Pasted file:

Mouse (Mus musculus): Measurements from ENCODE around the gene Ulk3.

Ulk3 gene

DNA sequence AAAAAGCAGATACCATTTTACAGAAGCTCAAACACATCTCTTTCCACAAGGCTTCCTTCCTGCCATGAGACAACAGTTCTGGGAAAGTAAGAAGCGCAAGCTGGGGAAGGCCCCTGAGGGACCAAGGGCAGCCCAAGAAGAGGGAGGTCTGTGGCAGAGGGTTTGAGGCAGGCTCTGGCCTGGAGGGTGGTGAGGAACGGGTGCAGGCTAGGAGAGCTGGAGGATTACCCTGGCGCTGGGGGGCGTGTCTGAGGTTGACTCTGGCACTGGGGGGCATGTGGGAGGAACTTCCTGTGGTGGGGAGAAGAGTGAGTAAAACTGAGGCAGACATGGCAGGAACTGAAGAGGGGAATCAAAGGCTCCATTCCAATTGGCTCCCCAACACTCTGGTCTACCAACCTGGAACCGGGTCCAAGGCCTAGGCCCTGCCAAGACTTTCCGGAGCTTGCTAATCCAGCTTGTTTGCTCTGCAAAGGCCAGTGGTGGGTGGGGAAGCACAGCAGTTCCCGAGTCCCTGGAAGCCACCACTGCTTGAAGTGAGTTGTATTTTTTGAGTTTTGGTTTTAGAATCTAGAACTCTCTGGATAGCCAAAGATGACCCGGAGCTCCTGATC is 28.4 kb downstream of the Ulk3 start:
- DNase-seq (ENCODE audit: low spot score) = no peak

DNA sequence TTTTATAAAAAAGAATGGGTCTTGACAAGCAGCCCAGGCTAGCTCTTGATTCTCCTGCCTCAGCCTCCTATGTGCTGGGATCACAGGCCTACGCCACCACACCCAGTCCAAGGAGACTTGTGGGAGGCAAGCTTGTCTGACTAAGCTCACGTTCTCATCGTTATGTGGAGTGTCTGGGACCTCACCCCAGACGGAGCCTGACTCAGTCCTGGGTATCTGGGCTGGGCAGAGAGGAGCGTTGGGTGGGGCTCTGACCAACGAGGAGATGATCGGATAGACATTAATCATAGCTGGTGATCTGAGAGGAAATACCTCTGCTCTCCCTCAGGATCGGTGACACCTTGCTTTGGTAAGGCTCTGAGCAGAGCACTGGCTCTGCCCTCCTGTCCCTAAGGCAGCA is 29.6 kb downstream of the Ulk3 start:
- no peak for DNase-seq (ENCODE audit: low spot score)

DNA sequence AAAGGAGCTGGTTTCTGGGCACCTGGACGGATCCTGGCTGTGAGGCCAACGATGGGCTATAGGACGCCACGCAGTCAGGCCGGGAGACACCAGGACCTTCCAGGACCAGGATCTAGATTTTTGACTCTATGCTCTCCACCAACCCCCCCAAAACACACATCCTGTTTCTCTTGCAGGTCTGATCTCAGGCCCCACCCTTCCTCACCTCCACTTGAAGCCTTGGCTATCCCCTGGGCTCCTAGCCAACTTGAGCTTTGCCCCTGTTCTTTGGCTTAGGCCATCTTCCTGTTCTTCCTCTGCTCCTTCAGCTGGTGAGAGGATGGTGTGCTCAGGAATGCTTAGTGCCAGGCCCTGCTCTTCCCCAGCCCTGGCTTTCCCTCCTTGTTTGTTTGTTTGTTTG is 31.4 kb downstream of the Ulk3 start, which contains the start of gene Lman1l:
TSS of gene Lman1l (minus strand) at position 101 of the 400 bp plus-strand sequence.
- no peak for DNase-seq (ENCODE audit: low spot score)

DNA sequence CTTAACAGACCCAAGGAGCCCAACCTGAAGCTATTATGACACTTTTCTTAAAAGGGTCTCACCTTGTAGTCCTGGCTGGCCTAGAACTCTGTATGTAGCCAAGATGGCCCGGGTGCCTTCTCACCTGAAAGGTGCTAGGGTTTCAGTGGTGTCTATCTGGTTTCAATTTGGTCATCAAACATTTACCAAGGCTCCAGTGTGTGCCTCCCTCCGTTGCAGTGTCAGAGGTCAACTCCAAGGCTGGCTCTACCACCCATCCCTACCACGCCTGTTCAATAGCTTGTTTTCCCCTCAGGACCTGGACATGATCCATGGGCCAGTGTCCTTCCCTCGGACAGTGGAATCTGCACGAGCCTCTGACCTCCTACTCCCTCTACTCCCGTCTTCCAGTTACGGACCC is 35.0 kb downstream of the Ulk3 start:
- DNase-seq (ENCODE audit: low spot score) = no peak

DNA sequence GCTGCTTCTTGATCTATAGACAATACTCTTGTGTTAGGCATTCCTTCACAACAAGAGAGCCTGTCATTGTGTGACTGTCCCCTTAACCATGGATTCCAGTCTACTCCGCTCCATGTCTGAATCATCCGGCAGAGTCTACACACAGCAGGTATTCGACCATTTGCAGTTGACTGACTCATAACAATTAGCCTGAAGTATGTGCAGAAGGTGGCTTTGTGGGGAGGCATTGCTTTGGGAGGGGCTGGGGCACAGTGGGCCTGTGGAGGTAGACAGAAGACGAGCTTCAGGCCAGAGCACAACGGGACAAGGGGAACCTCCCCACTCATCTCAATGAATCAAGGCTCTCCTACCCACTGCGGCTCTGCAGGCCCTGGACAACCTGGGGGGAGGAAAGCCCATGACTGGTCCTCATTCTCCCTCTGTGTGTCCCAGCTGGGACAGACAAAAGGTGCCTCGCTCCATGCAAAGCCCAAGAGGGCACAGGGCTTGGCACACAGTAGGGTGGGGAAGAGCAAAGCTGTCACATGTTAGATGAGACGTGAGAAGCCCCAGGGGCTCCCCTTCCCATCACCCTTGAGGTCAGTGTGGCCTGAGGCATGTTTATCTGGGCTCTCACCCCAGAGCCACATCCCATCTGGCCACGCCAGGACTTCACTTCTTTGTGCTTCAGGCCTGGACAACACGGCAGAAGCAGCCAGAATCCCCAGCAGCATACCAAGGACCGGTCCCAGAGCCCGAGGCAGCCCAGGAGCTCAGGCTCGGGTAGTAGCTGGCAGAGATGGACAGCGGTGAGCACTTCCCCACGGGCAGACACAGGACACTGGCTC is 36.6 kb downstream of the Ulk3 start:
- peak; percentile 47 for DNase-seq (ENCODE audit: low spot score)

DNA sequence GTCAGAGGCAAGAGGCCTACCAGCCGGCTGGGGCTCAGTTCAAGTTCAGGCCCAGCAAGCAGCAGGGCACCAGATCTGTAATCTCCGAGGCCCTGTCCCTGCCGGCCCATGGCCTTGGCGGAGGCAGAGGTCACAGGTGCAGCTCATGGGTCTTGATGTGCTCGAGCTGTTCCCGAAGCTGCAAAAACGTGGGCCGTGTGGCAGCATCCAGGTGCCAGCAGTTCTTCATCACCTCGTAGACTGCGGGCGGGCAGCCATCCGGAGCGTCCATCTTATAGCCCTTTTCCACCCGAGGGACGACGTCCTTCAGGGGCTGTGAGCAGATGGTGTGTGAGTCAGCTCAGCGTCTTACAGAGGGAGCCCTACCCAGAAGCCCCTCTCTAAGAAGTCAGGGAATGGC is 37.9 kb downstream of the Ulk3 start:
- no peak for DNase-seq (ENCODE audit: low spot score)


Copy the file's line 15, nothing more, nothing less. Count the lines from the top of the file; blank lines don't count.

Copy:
- no peak for DNase-seq (ENCODE audit: low spot score)